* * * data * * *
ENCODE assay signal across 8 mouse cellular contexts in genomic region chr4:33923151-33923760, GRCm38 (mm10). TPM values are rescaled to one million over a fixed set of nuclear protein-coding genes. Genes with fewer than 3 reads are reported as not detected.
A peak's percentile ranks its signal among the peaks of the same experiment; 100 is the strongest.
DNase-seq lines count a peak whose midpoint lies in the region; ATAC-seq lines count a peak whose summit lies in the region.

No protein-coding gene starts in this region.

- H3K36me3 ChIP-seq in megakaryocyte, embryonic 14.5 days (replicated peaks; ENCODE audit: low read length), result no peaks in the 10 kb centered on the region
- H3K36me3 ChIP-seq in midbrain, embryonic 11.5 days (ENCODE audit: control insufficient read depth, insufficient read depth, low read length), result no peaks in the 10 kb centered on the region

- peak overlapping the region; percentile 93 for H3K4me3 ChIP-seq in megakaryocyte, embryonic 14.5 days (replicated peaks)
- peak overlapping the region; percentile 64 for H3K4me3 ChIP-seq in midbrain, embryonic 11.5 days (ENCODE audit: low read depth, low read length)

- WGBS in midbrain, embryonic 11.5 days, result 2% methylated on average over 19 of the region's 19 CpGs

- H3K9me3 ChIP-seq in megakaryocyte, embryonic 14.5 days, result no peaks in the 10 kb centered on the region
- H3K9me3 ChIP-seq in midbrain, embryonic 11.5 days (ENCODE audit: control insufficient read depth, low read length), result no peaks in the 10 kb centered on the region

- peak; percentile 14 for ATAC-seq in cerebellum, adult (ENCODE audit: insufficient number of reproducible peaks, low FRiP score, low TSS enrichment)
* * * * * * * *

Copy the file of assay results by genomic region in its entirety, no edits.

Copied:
ENCODE assay signal across 8 mouse cellular contexts in genomic region chr4:33923151-33923760, GRCm38 (mm10). TPM values are rescaled to one million over a fixed set of nuclear protein-coding genes. Genes with fewer than 3 reads are reported as not detected.
A peak's percentile ranks its signal among the peaks of the same experiment; 100 is the strongest.
DNase-seq lines count a peak whose midpoint lies in the region; ATAC-seq lines count a peak whose summit lies in the region.

No protein-coding gene starts in this region.

- H3K36me3 ChIP-seq in megakaryocyte, embryonic 14.5 days (replicated peaks; ENCODE audit: low read length), result no peaks in the 10 kb centered on the region
- H3K36me3 ChIP-seq in midbrain, embryonic 11.5 days (ENCODE audit: control insufficient read depth, insufficient read depth, low read length), result no peaks in the 10 kb centered on the region

- peak overlapping the region; percentile 93 for H3K4me3 ChIP-seq in megakaryocyte, embryonic 14.5 days (replicated peaks)
- peak overlapping the region; percentile 64 for H3K4me3 ChIP-seq in midbrain, embryonic 11.5 days (ENCODE audit: low read depth, low read length)

- WGBS in midbrain, embryonic 11.5 days, result 2% methylated on average over 19 of the region's 19 CpGs

- H3K9me3 ChIP-seq in megakaryocyte, embryonic 14.5 days, result no peaks in the 10 kb centered on the region
- H3K9me3 ChIP-seq in midbrain, embryonic 11.5 days (ENCODE audit: control insufficient read depth, low read length), result no peaks in the 10 kb centered on the region

- peak; percentile 14 for ATAC-seq in cerebellum, adult (ENCODE audit: insufficient number of reproducible peaks, low FRiP score, low TSS enrichment)